In March, Somer opened up a bar-restaurant in the West Village called the Rusty Knot, which he describes as a “nautical-themed bar that maybe in ten years will be a dive bar.” This is not exactly false: The beer is cheap, the floors linoleum, the bar made of bamboo, the walls covered in maritime trinkets. Then again, the Rusty Knot is also a place where you can order a $22 “scorpion bowl” cocktail (for two people, with two straws) while snacking on a pretzel dog cooked by a James Beard award winner—a bar, in short, where the ice machine sitting next to the pool table is fully aware of its powers. Unlike Somer’s past projects, the Rusty Knot gained a loyal following before anyone had ever been. While it was still under construction, the blog Eater.com christened it “the hottest place on the planet,” a post that inspired one reader to offer the following assessment of Somer’s peculiar talent for steering the sensibility of downtown to meet his eclectic personal tastes: “Oh dear sweet jesus. nautical? nautical?!?!?! for the next three or four years am i now going to be forced to endure dive bells and anchors at every other restaurant that opens? thanks, taavo.”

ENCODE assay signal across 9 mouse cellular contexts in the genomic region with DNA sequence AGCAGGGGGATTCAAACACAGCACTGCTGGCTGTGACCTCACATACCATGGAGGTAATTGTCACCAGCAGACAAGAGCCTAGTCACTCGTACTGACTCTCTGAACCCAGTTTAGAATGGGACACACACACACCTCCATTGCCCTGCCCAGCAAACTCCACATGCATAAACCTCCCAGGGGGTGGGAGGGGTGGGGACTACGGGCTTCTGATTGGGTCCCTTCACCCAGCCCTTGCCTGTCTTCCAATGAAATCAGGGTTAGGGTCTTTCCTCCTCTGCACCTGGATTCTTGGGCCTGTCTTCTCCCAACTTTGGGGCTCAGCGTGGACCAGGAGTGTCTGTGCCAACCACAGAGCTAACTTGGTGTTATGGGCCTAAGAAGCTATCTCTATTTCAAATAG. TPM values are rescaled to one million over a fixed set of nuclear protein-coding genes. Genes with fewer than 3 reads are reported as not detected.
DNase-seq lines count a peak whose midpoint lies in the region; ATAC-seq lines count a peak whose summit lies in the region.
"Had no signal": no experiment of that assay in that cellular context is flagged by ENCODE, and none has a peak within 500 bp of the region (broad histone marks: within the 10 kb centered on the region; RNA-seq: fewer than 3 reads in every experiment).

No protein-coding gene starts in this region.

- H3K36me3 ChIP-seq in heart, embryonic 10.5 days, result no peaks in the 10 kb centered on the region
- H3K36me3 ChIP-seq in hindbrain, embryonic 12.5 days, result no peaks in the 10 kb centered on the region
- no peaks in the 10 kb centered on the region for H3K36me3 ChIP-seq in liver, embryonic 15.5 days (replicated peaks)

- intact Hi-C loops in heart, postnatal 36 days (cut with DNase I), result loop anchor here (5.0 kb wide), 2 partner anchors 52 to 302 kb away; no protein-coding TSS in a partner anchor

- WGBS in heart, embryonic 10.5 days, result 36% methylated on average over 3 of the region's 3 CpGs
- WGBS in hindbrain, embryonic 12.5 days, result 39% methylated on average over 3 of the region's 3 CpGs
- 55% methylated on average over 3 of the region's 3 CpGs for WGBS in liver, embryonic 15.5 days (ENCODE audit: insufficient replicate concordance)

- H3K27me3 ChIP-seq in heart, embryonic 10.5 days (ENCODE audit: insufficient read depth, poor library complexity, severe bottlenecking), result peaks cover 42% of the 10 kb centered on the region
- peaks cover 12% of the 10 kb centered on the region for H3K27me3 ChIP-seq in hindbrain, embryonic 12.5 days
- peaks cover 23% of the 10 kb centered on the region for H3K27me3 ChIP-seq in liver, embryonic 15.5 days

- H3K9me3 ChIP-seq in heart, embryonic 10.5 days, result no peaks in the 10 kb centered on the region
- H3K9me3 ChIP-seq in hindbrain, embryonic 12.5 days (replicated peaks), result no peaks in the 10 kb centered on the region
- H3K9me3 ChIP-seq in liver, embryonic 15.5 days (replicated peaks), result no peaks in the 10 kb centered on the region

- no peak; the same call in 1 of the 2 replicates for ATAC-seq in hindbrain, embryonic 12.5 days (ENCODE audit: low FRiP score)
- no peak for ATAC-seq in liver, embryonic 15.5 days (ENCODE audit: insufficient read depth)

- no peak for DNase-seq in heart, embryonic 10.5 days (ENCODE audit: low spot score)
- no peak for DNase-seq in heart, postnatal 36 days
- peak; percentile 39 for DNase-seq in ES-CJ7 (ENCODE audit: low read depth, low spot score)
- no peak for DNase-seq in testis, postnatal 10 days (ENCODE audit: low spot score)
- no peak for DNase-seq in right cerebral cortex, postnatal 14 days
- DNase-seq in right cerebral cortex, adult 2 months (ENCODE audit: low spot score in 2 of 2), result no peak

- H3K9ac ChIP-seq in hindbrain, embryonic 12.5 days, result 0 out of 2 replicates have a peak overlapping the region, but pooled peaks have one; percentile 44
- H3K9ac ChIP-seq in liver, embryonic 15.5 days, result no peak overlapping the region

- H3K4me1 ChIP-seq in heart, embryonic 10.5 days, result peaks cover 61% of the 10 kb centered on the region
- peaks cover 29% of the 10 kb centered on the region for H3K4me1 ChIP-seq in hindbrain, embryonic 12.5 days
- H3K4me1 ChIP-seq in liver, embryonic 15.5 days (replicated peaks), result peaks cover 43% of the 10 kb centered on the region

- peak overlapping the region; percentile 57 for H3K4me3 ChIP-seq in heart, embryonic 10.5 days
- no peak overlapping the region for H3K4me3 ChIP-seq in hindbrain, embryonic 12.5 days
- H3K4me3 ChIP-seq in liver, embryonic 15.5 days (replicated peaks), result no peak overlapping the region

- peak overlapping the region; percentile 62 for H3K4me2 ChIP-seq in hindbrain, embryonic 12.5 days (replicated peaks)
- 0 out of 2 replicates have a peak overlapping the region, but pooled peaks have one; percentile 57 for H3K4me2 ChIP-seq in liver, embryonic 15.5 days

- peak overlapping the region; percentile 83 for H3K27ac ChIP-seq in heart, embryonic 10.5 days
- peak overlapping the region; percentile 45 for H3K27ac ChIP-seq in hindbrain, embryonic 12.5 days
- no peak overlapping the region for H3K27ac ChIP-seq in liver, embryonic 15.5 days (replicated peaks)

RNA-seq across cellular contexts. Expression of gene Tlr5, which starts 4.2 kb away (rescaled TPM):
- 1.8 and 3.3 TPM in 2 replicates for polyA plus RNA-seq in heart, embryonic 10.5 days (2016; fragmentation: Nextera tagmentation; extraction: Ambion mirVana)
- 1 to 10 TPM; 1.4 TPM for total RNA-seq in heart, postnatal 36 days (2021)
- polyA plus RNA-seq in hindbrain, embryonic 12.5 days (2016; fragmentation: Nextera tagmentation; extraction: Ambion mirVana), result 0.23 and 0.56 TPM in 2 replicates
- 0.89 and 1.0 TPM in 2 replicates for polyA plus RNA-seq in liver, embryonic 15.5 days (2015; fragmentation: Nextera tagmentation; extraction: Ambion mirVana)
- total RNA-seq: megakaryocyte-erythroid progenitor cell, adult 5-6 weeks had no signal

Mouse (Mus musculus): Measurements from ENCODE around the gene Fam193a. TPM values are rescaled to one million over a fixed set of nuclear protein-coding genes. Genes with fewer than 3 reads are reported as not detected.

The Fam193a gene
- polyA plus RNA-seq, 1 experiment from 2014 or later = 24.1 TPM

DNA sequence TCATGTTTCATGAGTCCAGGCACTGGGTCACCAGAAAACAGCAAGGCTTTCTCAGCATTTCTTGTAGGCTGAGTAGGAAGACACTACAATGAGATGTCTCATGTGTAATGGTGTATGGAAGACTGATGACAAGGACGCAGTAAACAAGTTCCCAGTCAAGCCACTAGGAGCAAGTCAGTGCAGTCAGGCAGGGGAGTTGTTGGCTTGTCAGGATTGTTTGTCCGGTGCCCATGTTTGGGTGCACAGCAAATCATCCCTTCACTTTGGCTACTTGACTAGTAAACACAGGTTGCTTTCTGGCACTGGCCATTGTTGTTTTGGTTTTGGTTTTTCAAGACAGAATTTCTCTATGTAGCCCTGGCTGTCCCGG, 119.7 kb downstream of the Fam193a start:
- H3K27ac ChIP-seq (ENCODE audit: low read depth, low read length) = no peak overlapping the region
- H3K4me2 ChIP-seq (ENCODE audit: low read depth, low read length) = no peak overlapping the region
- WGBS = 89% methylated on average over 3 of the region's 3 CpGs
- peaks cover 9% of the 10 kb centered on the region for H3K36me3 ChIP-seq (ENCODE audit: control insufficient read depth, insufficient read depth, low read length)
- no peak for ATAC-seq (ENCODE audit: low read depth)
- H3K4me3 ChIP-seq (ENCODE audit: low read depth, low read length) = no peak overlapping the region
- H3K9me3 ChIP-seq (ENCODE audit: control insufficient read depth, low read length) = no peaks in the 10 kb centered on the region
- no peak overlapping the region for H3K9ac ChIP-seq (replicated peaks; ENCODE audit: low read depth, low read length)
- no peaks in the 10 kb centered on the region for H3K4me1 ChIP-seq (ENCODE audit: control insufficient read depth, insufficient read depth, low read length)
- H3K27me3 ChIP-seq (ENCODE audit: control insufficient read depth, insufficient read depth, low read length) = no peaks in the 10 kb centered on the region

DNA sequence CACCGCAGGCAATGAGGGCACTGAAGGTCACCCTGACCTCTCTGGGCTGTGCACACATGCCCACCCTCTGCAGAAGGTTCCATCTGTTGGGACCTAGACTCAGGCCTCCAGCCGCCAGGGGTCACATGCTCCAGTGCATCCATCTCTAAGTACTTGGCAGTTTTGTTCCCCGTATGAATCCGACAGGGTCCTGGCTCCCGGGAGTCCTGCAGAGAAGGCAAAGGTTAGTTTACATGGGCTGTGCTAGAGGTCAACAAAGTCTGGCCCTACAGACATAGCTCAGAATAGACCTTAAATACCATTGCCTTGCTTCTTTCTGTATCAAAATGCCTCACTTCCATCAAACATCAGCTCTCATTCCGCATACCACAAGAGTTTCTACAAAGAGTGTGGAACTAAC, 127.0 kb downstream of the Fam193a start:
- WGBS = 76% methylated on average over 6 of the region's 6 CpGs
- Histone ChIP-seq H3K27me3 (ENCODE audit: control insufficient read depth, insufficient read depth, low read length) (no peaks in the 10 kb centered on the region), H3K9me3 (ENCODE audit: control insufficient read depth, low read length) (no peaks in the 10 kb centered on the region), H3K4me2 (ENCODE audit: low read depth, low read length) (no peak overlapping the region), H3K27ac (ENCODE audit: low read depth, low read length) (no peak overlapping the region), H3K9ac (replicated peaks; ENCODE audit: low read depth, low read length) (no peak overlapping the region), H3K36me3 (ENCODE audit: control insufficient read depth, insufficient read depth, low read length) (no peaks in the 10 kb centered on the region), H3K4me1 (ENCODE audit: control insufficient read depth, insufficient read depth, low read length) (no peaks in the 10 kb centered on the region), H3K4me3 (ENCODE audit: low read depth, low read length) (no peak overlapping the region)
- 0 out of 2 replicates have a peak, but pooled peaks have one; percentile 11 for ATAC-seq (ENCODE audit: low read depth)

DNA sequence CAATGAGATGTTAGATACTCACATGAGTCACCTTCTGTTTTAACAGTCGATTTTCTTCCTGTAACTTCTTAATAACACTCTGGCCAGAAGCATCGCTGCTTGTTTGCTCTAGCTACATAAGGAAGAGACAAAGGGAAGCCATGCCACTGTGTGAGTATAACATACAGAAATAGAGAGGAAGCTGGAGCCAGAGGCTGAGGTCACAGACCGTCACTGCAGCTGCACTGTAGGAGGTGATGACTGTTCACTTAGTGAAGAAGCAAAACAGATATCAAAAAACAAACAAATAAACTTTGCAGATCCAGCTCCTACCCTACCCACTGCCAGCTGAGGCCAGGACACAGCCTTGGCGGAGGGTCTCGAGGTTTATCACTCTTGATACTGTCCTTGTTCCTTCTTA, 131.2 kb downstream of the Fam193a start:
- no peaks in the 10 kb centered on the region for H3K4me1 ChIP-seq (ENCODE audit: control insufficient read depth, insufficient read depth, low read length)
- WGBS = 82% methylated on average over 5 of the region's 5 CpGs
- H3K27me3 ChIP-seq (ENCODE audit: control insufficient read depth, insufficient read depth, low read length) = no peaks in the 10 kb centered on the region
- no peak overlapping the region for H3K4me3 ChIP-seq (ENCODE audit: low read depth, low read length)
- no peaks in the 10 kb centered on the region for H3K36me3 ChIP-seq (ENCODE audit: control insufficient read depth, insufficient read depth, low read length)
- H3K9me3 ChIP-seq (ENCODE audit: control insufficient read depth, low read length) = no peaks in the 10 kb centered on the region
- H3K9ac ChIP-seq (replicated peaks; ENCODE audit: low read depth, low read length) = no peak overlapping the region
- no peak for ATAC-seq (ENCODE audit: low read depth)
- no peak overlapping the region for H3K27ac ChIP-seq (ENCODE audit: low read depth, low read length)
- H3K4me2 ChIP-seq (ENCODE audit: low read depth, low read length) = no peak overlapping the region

Somer, 35, is widely called Taavo even by people who’ve never met him. He is stockily built, handsome in a vaguely gnomish way, and carries himself with a disarming air of sarcasm: rarely smiling, but rarely serious. These days, he is best known as the co-owner of Freemans, a retro-Colonial tavern hidden up an alley off Rivington Street that has been compared to the films of David Lynch and the writing of Dave Eggers, both in the mood it creates (a whimsical, idealized past that could only exist in the present) and zealotry of its imitators. When Freemans opened, in 2004, it was an aesthetic oddity—the rough-hewn wood floors, the peeling oil portraits, the antique taxidermy hanging from distressed plaster walls—though it wasn’t long before it became the template for much of the current look and feel of downtown. Go to PDT (short for “Please Don’t Tell”), the pseudo-speakeasy entered via a phone booth in Crif Dogs, a St. Marks hot-dog counter (not quite an alley, but close!), and ask yourself what inspired the owners to hang all that taxidermy on the walls. Or visit Kingswood, a restaurant in the West Village that also has prominent taxidermy and poached a former host of Freemans. Cross the East River into Williamsburg for dinner at Lodge—the name speaks for itself—and have a drink afterward at Hotel Delmano, a new cocktail lounge that always looks closed from the outside (gated front door, hidden side entrance) and inside could be mistaken for a back room of Freemans. And then there is Bobo, which occupies an entire brownstone on West 10th Street—a variation on Freemans’s DIY exclusivity that’s on full display a few blocks north, at the Beatrice Inn, as well as its Tribeca offshoot, Smith & Mills, which not long ago opened inside a former horse stable.